The NAPRECA headquarters is located in the country of residence of the Executive Secretary and the Assistant Secretary/Treasurer for the duration of their term of office. The headquarters rotates among the member countries within the Network. Currently, it is located in Nairobi, Kenya. Local branches of NAPRECA are found in the countries in the Network.


Founded in 1992, the Network for Analytical and Bioassay Services (NABSA) is a network of laboratories in the Chemistry Departments of three East African Universities, namely, Addis Ababa University in Ethiopia, University of Nairobi in Kenya and University of Botswana located in Gaborone, Botswana. The purpose was to find ways of assisting scientists working in isolation and in various institutions in Africa who were constrained because of inadequate facilities and less enabling environments. The International Organization for Chemistry in Development (IOCD) encouraged the creation of NABSA(8).

NABSA was created to encourage phytochemical research underpinned with bioassay of natural products, by pooling existing analytical facilities in African research laboratories. Its objective is to "promote closer cooperation among African scientists and institutions in order to reduce undue dependence on the North and to enhance the growth of science in Africa by mutual assistance, sharing and effective utilization of available facilities in the continent."

The laboratories in this network are equipped with the necessary scientific equipment for isolation of pure compounds, structural elucidation and profiling and fingerprinting of extracts. They include chromatographic systems for HPLC and MPLC, preparative HPTLC and GC, all types of spectroscopic equipment, including NMR (300 and 600 MHz) and MS (low resolution EI, CI, ESI). Scanning and Transmission electron microscopes are found at the University of Botswana in Gaborone.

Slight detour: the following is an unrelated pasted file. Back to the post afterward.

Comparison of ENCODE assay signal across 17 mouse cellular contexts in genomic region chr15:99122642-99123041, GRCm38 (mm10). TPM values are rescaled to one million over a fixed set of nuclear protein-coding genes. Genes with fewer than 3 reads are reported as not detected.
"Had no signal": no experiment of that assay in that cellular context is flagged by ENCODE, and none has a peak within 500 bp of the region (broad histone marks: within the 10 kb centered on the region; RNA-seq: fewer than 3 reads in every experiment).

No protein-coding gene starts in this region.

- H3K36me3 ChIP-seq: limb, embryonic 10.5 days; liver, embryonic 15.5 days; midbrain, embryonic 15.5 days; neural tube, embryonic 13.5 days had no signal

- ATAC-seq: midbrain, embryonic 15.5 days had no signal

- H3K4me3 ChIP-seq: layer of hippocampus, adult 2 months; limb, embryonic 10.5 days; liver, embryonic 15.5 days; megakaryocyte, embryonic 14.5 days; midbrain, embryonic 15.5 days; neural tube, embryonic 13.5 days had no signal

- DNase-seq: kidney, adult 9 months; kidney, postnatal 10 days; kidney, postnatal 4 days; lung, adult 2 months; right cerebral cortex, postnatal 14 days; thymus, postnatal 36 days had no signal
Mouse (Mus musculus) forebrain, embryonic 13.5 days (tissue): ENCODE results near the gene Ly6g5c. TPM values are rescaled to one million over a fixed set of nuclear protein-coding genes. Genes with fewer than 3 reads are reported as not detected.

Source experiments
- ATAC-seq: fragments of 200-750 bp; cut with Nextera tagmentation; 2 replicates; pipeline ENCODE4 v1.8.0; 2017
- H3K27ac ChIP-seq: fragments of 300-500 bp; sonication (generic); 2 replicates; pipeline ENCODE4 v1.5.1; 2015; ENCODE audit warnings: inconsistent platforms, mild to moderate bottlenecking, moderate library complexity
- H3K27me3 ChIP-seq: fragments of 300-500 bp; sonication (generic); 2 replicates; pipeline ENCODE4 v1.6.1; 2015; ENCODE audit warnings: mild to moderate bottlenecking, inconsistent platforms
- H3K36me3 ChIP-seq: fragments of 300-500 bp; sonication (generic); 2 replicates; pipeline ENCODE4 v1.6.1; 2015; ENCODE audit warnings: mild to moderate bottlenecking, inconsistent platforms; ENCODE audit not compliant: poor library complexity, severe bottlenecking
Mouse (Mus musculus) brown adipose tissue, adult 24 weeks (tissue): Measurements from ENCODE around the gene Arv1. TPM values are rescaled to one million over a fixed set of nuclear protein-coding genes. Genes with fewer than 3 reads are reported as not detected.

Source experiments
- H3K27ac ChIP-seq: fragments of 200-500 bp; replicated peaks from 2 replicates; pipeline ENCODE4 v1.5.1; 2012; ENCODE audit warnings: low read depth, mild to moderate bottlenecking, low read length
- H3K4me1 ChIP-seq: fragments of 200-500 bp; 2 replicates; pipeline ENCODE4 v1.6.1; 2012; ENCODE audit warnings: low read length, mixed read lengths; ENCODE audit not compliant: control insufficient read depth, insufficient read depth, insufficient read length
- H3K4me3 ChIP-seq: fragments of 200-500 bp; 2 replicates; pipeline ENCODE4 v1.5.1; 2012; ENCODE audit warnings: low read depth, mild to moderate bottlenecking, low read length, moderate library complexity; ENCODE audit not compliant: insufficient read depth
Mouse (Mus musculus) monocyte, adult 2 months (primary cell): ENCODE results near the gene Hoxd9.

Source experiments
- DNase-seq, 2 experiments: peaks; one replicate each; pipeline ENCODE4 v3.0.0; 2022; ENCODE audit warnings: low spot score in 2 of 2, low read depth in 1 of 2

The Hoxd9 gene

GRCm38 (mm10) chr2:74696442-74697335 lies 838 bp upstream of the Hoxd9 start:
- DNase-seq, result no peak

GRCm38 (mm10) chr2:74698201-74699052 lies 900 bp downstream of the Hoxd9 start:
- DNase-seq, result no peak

Some of the analytical services provided are not found in most of the laboratories on the African Region and the continent. These include spectral services which utilises NMR (one and two dimensional; proton and carbon), MS and CD linked directly to the chromatographic separation systems.

NABSA also provides for short-term research visits. Research scientists from various countries on the continent can also access these services by sending samples for analysis after prior approval of the Coordinator. Raw NMR spectral data generated at the laboratories is uploaded on an ftp server set up for the purpose. Scientists at the University of Dschang in Cameroon and the University of Dar es Salaam in Tanzania with more remote NMR workstations can access the data directly through the Internet. Scientists without remote workstations receive hardcopies of processed data by courier.

NABSA also has CD-ROM-based library search on natural products literature.

The bioassay services offered are rather general and include anti-feedant, larvicidal and brine shrimp assays.

NABSA is able to provide these services because of its adequately resourced laboratories. The International Foundation for Science (IFS) works with NABSA to provide proper maintenance and functioning of these pieces of scientific equipment.


The success of NAPRECA led to an attempt to create a similar network in the West African sub-region, with the name Natural Products Network for West Africa (NAPRWA), also with UNESCO support. However, the attempt was not successful and a West African regional network for research into natural products could not materialize until 2002, during a conference held in Burkina Faso at which participants made presentations, which highlighted issues such as National Policy on scientific research in member states, ongoing research and areas of specialisation as well as strengths and weakness of their research projects.

This network, which was named the Western Africa Network of Natural Products Research Scientists (WANNPRES)(9) was initiated by the then West Africa Regional Secretariat of the Committee on Science and Technology in Developing Countries (COSTED), an erstwhile regional body of the International Council for Science (ICSU), the world-wide body for the voice of science based in Paris. Its overall objective is to help improve infrastructure and communication among scientists in the sub-region to enable them carry out research for the development of natural products, and to work towards the establishment of Centres of Excellence.